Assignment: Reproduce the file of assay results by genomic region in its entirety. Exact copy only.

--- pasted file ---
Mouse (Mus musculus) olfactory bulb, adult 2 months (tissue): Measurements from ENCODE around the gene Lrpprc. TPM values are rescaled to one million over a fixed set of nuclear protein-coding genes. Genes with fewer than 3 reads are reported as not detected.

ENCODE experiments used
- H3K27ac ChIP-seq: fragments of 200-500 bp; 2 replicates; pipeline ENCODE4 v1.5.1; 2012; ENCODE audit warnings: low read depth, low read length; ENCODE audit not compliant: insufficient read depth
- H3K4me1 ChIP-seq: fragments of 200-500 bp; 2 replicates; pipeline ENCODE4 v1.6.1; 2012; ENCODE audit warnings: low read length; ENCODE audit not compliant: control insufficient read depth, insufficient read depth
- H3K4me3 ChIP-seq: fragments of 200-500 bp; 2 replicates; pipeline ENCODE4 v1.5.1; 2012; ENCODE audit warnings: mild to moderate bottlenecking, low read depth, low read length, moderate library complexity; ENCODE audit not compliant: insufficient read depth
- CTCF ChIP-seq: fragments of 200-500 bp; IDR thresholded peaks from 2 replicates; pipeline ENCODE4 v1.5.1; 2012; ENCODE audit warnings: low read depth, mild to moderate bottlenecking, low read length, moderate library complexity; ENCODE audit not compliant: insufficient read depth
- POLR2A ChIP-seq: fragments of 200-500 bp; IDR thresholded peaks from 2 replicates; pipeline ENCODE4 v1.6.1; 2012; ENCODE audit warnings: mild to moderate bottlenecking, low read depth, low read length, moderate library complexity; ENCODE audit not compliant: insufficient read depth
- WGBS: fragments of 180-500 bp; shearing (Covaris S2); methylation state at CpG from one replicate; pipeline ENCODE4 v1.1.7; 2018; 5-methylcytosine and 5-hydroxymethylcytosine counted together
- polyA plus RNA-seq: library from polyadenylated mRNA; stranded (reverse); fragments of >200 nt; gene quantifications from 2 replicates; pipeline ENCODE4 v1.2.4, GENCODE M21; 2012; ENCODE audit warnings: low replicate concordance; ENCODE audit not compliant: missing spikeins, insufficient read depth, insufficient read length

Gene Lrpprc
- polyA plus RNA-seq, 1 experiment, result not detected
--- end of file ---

Mouse (Mus musculus) olfactory bulb, adult 2 months (tissue): Measurements from ENCODE around the gene Lrpprc. TPM values are rescaled to one million over a fixed set of nuclear protein-coding genes. Genes with fewer than 3 reads are reported as not detected.

ENCODE experiments used
- H3K27ac ChIP-seq: fragments of 200-500 bp; 2 replicates; pipeline ENCODE4 v1.5.1; 2012; ENCODE audit warnings: low read depth, low read length; ENCODE audit not compliant: insufficient read depth
- H3K4me1 ChIP-seq: fragments of 200-500 bp; 2 replicates; pipeline ENCODE4 v1.6.1; 2012; ENCODE audit warnings: low read length; ENCODE audit not compliant: control insufficient read depth, insufficient read depth
- H3K4me3 ChIP-seq: fragments of 200-500 bp; 2 replicates; pipeline ENCODE4 v1.5.1; 2012; ENCODE audit warnings: mild to moderate bottlenecking, low read depth, low read length, moderate library complexity; ENCODE audit not compliant: insufficient read depth
- CTCF ChIP-seq: fragments of 200-500 bp; IDR thresholded peaks from 2 replicates; pipeline ENCODE4 v1.5.1; 2012; ENCODE audit warnings: low read depth, mild to moderate bottlenecking, low read length, moderate library complexity; ENCODE audit not compliant: insufficient read depth
- POLR2A ChIP-seq: fragments of 200-500 bp; IDR thresholded peaks from 2 replicates; pipeline ENCODE4 v1.6.1; 2012; ENCODE audit warnings: mild to moderate bottlenecking, low read depth, low read length, moderate library complexity; ENCODE audit not compliant: insufficient read depth
- WGBS: fragments of 180-500 bp; shearing (Covaris S2); methylation state at CpG from one replicate; pipeline ENCODE4 v1.1.7; 2018; 5-methylcytosine and 5-hydroxymethylcytosine counted together
- polyA plus RNA-seq: library from polyadenylated mRNA; stranded (reverse); fragments of >200 nt; gene quantifications from 2 replicates; pipeline ENCODE4 v1.2.4, GENCODE M21; 2012; ENCODE audit warnings: low replicate concordance; ENCODE audit not compliant: missing spikeins, insufficient read depth, insufficient read length

Gene Lrpprc
- polyA plus RNA-seq, 1 experiment, result not detected